“The Torah, this mitzvah which I command you is not beyond unnatural or beyond you. It is not in heaven that we say who will go up to heaven to bring it down for us to teach us so that we can do it. It is not across the seas so we might say who will cross the sea and take it and teach it to us so that we can do it. It is very near to you. In your mouths and hearts to do it“ (30.12).
The simple meaning is that this refers to the commandments in general But Nachmanides, Ramban, says this refers to teshuvah, repentance. That is the sub plot of these speeches and although we are familiar with the idea of teshuvah, there is no explicit command to repent in the Torah. And Joseph Albo in his Book of Principles, agrees. But the Talmud has already said (Eruvin 55a) this refers to fixing times for studying Torah. It is accessible to everyone.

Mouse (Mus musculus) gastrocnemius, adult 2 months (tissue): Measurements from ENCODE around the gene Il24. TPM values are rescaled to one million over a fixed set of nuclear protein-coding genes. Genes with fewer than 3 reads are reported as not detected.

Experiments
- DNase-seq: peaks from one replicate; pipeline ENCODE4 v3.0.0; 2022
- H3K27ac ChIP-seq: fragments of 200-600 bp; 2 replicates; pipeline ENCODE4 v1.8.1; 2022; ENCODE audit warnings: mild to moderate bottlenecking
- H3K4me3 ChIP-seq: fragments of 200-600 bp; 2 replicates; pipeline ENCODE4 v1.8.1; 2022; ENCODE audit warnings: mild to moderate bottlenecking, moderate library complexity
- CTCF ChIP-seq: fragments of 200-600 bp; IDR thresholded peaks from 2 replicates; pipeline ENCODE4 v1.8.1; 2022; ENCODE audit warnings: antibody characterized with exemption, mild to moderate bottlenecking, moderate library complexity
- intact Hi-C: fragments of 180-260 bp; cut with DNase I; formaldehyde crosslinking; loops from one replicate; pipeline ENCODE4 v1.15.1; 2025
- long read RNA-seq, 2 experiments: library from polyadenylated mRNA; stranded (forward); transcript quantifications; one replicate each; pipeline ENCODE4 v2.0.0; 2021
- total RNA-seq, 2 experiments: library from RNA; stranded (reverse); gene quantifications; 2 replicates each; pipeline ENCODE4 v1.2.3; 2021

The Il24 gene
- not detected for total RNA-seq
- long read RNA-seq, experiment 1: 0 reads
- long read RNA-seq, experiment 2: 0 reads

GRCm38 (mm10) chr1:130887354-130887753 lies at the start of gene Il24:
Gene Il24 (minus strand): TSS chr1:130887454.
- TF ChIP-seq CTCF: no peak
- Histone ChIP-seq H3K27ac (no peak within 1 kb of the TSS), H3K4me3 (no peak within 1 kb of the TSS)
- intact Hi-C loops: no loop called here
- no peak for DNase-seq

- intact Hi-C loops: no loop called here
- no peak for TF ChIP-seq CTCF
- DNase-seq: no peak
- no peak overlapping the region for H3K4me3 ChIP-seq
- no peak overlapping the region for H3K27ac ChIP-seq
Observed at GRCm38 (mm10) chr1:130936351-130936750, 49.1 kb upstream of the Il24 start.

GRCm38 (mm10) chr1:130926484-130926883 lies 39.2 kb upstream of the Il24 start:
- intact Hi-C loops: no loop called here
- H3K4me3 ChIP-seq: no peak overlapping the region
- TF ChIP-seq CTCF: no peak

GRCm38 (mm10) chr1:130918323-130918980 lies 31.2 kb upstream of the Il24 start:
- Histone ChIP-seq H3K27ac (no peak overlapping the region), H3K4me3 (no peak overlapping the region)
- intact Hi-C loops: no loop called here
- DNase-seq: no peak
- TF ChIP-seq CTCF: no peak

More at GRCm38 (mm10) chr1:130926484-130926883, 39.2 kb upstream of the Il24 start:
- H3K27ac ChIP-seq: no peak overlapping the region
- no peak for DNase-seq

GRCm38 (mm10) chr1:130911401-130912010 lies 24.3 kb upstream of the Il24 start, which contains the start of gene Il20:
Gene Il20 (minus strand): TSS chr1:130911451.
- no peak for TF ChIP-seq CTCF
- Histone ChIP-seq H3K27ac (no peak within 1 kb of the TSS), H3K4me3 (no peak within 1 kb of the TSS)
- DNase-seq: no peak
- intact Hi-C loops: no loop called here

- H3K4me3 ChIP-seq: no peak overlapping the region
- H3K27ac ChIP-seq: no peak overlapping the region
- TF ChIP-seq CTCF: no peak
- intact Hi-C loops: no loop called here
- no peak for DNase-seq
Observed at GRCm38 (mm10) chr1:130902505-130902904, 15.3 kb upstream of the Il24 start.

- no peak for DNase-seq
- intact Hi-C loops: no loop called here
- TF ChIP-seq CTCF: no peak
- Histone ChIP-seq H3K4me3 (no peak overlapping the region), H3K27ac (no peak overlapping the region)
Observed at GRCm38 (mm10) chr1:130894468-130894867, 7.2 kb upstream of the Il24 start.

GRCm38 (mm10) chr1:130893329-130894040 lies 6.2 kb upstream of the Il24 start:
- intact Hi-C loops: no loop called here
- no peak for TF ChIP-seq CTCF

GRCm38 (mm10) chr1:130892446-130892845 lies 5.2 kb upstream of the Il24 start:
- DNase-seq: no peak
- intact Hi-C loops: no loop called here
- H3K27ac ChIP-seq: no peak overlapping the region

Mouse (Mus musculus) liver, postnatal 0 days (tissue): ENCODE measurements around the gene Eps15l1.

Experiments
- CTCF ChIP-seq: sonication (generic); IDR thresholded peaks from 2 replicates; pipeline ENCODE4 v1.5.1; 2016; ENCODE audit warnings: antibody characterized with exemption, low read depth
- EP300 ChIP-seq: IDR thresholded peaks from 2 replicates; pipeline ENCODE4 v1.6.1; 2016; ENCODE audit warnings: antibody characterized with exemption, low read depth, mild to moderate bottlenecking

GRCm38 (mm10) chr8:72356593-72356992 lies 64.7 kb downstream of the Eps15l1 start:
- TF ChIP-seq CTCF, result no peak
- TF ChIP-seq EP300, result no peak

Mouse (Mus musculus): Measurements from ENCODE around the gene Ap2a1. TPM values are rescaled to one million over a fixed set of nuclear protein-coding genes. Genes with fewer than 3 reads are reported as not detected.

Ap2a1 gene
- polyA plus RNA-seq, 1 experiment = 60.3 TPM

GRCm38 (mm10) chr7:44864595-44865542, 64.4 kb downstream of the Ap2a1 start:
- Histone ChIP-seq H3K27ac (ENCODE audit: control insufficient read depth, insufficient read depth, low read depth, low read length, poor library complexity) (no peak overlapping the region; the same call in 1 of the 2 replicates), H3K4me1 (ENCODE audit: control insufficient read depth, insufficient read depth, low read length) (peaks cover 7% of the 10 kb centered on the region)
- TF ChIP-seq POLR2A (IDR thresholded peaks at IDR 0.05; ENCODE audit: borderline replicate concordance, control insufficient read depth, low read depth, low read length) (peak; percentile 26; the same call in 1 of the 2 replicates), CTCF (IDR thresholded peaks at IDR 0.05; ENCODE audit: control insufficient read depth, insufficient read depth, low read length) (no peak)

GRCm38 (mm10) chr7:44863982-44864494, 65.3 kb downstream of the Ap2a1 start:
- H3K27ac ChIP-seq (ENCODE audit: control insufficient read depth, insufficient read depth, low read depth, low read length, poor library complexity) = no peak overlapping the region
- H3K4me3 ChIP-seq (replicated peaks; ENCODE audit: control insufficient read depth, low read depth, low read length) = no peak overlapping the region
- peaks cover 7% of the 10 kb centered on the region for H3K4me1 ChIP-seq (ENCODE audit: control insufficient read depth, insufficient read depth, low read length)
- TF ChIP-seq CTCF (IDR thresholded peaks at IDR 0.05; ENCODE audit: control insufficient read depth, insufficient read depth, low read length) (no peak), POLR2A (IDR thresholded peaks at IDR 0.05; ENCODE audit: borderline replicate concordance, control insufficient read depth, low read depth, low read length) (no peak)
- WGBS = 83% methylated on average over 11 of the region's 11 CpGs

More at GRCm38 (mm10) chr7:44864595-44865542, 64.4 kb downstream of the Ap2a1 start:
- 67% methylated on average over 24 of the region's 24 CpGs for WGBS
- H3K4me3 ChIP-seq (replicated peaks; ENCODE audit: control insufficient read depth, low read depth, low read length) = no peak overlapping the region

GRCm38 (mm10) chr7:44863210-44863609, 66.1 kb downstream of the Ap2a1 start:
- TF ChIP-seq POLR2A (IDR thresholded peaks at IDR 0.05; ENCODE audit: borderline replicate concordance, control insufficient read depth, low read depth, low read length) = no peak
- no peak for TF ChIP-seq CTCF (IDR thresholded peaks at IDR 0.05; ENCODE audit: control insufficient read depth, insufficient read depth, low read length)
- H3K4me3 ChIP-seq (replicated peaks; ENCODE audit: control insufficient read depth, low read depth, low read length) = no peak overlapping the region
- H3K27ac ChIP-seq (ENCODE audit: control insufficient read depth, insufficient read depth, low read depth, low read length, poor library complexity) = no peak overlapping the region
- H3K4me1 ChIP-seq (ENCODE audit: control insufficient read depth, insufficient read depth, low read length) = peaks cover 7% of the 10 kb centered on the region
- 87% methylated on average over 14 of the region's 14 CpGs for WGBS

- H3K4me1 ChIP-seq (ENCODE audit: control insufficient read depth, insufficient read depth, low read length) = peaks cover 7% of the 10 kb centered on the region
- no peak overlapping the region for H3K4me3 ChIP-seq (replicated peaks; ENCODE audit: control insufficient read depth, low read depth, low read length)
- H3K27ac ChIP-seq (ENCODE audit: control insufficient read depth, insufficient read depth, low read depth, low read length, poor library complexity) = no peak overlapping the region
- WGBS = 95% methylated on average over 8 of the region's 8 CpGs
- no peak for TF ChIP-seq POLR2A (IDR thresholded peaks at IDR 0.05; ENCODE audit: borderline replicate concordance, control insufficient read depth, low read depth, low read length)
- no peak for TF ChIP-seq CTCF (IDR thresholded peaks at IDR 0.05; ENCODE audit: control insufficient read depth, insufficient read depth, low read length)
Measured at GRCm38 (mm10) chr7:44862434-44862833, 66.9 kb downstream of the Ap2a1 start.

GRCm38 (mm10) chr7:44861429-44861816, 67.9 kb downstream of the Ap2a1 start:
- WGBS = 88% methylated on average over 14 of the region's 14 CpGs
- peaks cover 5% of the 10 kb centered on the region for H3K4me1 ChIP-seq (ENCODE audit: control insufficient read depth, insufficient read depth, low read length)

It could mean something completely different that Eliezer Berkovits refers to in his book “Not in Heaven.” Once the law was revealed to Moses on Sinai, its interpretation and expansion is in our hands, human hands. It reminds us of the story in the Talmud (Bava Metziah 59b) where Rebbi Yehoshua, in the minority of one, brings miracles and a heavenly voice to support his point of view. The rabbis in the majority reply that they pay no attention to heavenly signs because “the law is not in heaven.”